COH is the most critical step in the process of IVF-ET, affecting the number of ovum obtained, ovum quality, number of fertilized ovum, and even the quality of embryos [23]. The quality of embryos is closely related to the clinical outcome of IVF-ET [23]. High basal LH levels are commonly observed in PCOS patients. Generally, high basal LH levels can reduce ovum quality, fertilization rate, and proportion of embryos available through inducing atresia of immature follicles or preovulatory follicular luteinization [24]. Additionally, PCOS patients are a special population mainly manifested in the high number of antral follicles, high basal LH/FSH, and immature follicles despite developing to a certain extent. A great many small follicles are recruited during COH, and a large number of mature ovums can be obtained after ovulation induction. However, a high level of estrogen in the ovary can easily trigger ovarian hyperstimulation syndrome, especially after pregnancy [25, 26]. The high level of estrogen internal environment in the ovaries of PCOS patients can greatly increase their ovarian sensitivity to Gn and even can be response to endogenous Gn, resulting in recruitment of a large number of follicles [27]. In short, PCOS patients treated with IVF-ET are prone to uncontrolled ovarian response during COH. These particularities cause PCOS patients to present a high number of oocytes retrieved, low fertilization rate, and high risk of ovarian hyperstimulation syndrome during IVF-ET treatment, bringing difficulties to IVF-ET for PCOS patients. In this study, compared with the Control group, the Inhibitor group presented significantly increased high-quality embryo rate, and clinical pregnancy rate, but the two groups presented no significant differences in the cycle cancellation rate, number of oocytes retrieved, fertilization rate, cleavage rate, biochemical pregnancy rate, early abortion rate, multiple birth rate, ectopic pregnancy rate and number of live births. Shortly speaking, various factors affect embryo quality and pregnancy outcomes, rather than just the ovulation induction regimen used during COH.

There are some limitations in this study. For instance, this paper is a retrospective study with a limited sample size. Therefore, multicenter, large-sample prospective studies are needed to further improve the investigation.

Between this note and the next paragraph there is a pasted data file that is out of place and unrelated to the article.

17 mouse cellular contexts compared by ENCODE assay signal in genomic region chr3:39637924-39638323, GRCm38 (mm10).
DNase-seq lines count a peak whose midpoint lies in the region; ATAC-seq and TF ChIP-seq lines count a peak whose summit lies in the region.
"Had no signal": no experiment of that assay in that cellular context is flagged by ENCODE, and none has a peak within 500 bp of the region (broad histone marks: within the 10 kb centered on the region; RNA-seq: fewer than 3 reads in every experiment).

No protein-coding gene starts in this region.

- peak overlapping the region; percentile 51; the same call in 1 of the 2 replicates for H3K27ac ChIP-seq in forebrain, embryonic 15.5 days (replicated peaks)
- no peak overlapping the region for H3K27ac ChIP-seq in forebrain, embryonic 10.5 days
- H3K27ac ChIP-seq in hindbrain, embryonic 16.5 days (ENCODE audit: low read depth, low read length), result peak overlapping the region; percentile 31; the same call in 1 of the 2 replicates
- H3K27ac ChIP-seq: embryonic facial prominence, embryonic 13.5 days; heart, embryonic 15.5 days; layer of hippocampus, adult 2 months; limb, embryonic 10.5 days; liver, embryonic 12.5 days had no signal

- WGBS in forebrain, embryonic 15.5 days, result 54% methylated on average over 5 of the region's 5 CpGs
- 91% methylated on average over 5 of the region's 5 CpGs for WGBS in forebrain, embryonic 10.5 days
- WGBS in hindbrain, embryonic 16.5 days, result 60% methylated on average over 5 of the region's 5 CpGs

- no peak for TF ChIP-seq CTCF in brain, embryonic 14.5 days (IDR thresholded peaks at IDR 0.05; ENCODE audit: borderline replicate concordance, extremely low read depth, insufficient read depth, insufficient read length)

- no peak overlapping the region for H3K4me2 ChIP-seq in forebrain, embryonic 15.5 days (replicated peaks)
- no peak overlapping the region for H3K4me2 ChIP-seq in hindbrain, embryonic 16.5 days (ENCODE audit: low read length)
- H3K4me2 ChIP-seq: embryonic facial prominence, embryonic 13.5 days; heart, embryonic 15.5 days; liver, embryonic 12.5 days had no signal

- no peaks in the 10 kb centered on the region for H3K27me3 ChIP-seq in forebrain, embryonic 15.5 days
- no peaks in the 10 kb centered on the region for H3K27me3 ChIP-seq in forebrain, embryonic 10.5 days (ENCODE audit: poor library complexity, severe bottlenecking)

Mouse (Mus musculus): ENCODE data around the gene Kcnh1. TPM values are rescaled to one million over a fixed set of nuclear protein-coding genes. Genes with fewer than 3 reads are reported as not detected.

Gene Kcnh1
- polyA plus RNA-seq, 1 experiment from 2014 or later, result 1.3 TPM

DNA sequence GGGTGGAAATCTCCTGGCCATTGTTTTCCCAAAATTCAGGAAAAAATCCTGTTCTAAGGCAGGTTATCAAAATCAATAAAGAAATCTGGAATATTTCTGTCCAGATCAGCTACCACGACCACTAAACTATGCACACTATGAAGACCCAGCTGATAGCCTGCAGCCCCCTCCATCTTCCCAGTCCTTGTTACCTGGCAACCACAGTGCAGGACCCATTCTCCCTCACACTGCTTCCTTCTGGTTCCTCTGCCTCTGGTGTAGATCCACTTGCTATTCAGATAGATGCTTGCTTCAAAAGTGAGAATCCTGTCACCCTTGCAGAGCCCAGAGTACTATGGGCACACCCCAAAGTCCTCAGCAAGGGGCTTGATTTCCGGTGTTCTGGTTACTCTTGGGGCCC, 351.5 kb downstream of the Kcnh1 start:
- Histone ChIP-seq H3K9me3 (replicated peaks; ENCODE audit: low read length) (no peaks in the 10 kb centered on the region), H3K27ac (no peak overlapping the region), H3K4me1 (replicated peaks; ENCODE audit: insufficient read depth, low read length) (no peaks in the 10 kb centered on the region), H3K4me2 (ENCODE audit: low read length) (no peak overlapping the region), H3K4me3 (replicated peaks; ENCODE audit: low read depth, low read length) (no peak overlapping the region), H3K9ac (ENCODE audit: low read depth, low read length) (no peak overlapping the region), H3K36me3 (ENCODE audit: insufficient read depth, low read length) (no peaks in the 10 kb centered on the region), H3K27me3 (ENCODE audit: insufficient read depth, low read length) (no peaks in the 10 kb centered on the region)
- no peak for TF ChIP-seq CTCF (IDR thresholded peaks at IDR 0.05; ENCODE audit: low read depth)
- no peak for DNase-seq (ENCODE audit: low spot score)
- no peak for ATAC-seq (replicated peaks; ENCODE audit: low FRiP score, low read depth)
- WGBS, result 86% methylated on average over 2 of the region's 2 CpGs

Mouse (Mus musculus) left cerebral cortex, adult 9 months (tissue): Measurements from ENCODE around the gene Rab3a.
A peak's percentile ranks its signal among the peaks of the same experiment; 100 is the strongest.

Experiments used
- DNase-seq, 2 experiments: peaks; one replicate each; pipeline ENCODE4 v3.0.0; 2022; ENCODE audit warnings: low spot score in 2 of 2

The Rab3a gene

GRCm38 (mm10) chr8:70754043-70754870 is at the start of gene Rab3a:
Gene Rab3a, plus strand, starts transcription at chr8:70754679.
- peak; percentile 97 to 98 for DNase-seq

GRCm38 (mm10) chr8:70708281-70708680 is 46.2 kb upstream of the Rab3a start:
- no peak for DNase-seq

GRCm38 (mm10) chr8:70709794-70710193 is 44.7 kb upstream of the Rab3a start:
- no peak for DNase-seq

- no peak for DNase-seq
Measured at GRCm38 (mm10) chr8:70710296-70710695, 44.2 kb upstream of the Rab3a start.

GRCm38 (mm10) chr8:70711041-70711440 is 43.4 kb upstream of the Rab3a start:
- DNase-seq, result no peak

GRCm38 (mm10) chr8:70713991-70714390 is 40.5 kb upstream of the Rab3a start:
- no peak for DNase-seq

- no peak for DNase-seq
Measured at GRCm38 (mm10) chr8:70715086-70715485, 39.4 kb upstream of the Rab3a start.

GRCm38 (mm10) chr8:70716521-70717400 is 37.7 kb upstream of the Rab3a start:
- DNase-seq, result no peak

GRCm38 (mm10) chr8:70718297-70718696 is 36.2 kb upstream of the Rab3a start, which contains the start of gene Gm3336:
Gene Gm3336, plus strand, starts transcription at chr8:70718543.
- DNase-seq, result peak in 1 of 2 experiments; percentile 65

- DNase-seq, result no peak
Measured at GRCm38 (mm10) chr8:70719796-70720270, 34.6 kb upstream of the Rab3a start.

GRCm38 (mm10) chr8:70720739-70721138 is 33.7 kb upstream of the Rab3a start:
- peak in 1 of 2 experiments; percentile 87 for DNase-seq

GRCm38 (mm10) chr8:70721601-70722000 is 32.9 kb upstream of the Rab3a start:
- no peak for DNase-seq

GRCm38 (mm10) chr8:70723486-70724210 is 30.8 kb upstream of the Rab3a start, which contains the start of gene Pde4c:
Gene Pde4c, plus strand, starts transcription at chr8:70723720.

Conclusion

For PCOS patients undergoing IVF-ET, the TNF-α inhibitor regimen contributes to improving days of Gn use, total Gn dosage, trigger time, sex hormone levels on the day of HCG injection, and clinical pregnancy rate. In other words, TNF-α inhibitors have a certain application value for IVF-ET in infertile women with PCOS.

Availability of data and materials

The dataset generated and/or analysed during the study are available from the corresponding author on reasonable request.

Abbreviations

TNF:

Tumor necrosis factor

IVF-ET:

In vitro fertilization-embryo transfer

PCOS:

Polycystic ovary syndrome

Gn:

Gonadotropin

HCG:

Human chorionic gonadotropin

COH:

Controlled ovarian hyperstimulation

GnRH:

Gn releasing hormone

FSH:

Follicle-stimulating hormone

LH:

Luteinizing hormone

E2:

Estradiol

P:

Progesterone

AMH:

Anti-Mullerian hormone

FINS:

Fasting insulin

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Acknowledgements

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Funding

This work was supported by Hebei Medical Science Research Project (20220794).

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Authors and Affiliations

Authors

Contributions

Jun-xia Liang, Yu Zhang and Ying Tian conceptualised the study and wrote manuscript, Chun-hui Xiao and Chong Liu designed the search strategy and performed the searches, Shan Cao and Na-na Wang performed the meta-analysis. All authors approved the final manuscript.

Corresponding author

Correspondence to Yu Zhang.

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This study has been approved by the Ethics Committee of Hebei institute of reproductive health science and technology. Informed consent was obtained from all subjects. All experiments were performed in accordance with relevant guidelines and regulations.

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The authors declare no competing interests.

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Liang, Jx., Zhang, Y., Xiao, Ch. et al. Application value of tumor necrosis factor inhibitors in in vitro fertilization-embryo transfer in infertile women with polycystic ovary syndrome. BMC Pregnancy Childbirth 23, 247 (2023). https://doi.org/10.1186/s12884-023-05546-0